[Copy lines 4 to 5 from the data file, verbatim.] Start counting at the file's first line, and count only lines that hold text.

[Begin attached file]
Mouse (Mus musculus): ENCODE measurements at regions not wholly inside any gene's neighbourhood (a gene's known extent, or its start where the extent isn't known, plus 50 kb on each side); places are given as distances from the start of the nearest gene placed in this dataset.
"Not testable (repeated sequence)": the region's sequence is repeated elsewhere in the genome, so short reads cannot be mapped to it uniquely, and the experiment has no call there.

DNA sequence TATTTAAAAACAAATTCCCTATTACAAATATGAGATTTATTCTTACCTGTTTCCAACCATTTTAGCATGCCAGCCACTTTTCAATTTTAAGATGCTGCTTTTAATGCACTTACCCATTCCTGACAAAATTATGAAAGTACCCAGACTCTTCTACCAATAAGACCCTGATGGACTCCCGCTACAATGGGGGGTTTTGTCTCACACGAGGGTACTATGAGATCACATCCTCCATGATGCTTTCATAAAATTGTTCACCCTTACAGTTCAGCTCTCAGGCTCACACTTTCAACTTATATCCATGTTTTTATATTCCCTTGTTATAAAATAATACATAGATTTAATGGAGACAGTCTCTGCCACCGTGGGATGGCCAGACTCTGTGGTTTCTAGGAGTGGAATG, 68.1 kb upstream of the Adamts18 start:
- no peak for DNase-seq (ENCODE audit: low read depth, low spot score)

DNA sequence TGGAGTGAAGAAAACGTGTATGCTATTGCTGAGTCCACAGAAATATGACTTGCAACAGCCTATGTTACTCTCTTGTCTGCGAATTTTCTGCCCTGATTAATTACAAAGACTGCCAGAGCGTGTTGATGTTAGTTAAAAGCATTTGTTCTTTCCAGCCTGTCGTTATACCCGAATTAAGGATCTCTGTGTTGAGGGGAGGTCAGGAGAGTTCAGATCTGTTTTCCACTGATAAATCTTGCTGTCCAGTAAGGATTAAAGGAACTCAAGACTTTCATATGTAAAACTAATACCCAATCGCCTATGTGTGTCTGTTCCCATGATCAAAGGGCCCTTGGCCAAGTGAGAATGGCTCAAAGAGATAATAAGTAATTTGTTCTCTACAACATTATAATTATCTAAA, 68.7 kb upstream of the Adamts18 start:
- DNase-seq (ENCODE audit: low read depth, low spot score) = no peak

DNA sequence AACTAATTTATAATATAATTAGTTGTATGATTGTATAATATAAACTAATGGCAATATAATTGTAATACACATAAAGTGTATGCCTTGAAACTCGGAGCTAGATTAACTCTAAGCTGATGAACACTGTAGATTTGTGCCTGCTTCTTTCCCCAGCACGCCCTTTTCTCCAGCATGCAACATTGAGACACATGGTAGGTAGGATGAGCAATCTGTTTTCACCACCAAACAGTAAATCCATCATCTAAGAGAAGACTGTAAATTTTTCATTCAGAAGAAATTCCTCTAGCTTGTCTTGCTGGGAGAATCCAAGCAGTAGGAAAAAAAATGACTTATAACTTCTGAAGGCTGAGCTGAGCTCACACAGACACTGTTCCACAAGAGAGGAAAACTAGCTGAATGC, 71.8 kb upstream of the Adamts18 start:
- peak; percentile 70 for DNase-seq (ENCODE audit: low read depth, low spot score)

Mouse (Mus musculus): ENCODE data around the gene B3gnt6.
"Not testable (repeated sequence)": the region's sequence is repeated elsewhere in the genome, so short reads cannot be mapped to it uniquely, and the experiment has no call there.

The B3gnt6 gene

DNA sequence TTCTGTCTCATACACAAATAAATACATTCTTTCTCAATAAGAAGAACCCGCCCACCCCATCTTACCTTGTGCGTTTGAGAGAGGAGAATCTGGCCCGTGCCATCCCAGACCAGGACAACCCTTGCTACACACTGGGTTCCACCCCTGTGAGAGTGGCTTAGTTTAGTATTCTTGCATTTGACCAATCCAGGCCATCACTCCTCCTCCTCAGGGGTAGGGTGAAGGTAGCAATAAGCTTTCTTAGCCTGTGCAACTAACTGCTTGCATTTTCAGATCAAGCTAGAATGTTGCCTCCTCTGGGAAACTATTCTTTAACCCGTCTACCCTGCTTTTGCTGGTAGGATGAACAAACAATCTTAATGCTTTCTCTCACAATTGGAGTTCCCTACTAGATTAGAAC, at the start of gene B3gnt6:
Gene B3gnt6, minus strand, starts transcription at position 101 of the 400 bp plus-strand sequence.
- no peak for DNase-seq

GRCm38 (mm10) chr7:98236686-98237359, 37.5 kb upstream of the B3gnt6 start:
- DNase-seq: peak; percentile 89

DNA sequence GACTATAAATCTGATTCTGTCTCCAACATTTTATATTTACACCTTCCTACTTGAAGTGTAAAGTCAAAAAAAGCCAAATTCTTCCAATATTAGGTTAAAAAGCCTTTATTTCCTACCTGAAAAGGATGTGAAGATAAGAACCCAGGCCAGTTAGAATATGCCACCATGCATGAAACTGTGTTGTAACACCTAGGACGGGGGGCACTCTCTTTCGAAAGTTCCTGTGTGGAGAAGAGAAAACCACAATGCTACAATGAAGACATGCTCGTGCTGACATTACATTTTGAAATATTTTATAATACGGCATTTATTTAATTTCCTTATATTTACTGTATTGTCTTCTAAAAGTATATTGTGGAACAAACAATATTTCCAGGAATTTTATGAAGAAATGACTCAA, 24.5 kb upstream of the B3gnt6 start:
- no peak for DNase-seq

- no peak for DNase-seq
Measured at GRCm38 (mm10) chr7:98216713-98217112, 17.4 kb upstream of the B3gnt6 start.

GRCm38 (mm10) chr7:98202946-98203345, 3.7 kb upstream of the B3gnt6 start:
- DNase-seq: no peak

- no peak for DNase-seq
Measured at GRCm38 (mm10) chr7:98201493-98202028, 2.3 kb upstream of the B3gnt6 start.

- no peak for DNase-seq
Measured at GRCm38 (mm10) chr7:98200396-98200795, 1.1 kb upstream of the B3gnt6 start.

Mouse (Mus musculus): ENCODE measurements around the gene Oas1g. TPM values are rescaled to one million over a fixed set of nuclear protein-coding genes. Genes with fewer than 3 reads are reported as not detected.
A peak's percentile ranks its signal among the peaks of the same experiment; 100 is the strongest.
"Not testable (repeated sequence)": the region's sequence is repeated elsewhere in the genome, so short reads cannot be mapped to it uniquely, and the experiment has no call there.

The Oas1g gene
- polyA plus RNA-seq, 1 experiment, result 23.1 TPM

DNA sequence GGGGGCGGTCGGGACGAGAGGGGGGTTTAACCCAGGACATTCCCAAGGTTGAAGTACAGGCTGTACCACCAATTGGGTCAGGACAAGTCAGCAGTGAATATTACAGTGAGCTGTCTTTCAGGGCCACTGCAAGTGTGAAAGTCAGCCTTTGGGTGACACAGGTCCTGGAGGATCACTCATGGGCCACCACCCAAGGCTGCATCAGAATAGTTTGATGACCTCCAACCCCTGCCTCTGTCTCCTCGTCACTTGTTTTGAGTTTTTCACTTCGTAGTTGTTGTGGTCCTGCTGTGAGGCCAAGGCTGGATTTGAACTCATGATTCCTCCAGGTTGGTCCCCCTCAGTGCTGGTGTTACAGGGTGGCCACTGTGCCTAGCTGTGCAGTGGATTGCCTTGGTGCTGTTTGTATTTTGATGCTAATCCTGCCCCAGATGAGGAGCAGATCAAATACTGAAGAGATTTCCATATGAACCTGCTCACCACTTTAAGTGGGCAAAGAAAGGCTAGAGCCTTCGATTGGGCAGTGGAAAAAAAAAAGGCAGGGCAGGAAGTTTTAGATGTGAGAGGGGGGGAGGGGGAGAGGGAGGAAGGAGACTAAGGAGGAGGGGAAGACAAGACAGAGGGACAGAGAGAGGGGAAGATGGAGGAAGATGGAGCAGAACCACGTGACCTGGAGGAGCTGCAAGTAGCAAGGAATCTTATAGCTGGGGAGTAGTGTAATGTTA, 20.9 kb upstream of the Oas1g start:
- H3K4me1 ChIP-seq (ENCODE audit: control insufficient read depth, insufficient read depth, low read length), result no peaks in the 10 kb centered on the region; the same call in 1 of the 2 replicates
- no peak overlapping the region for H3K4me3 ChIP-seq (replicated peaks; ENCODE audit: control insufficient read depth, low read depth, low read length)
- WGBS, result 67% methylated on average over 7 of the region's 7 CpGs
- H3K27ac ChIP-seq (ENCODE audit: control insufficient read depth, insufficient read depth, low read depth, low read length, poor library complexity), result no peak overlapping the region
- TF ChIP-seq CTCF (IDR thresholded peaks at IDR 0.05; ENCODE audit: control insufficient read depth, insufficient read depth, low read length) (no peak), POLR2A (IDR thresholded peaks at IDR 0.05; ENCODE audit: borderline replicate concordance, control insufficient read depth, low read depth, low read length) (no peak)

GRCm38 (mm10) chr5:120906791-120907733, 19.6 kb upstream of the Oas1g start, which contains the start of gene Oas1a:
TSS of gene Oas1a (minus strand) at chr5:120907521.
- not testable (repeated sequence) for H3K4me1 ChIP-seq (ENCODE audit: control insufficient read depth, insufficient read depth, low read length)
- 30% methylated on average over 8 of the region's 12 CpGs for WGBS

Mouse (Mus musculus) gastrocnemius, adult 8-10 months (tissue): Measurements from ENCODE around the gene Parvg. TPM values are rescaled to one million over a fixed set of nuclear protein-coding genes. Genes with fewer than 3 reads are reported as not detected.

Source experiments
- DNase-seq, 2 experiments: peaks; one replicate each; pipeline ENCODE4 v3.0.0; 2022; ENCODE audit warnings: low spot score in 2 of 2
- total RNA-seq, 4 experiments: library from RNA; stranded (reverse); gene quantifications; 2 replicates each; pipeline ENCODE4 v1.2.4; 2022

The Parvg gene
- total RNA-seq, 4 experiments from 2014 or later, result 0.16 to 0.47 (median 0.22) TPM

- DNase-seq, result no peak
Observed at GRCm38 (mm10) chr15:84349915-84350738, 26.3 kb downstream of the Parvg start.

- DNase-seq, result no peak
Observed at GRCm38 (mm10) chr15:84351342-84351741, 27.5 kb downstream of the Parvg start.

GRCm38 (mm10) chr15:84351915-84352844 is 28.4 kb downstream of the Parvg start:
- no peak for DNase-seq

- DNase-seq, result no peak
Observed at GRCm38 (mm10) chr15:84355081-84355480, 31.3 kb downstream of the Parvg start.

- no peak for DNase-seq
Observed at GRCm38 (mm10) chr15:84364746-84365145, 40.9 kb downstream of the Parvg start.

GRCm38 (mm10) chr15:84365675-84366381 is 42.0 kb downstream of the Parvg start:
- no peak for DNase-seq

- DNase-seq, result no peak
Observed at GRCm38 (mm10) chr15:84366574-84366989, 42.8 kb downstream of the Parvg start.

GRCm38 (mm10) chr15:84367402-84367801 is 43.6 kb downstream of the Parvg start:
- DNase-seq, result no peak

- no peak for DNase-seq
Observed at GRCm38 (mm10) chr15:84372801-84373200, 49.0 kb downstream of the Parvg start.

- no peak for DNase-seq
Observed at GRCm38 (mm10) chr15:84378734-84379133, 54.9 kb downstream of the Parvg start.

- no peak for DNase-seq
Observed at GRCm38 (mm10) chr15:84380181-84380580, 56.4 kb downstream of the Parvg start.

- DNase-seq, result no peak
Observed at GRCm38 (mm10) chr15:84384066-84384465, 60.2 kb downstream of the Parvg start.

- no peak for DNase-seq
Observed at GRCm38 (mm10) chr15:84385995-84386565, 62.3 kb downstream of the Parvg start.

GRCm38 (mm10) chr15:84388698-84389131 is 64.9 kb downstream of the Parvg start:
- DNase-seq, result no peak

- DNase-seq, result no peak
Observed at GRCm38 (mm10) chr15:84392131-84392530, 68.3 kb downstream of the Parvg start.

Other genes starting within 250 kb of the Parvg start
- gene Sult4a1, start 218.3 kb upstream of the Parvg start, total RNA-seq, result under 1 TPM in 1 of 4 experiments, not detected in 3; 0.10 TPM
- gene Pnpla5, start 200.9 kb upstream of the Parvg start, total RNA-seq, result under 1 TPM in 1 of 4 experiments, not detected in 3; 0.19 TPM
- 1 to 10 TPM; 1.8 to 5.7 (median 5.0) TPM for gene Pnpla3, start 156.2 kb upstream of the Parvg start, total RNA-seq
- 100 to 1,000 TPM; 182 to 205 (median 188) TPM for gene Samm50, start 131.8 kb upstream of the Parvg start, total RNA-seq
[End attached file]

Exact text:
- no peak for DNase-seq (ENCODE audit: low read depth, low spot score)

DNA sequence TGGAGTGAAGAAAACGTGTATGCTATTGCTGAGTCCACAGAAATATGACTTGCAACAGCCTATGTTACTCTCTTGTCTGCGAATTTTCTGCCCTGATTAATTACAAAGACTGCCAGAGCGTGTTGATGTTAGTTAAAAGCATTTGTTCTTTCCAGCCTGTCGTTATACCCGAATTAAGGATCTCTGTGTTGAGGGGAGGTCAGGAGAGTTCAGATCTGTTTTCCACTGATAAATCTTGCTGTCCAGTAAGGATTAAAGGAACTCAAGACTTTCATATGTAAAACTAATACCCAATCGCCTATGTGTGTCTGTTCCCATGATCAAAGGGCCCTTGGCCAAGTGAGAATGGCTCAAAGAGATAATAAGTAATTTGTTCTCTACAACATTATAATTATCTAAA, 68.7 kb upstream of the Adamts18 start: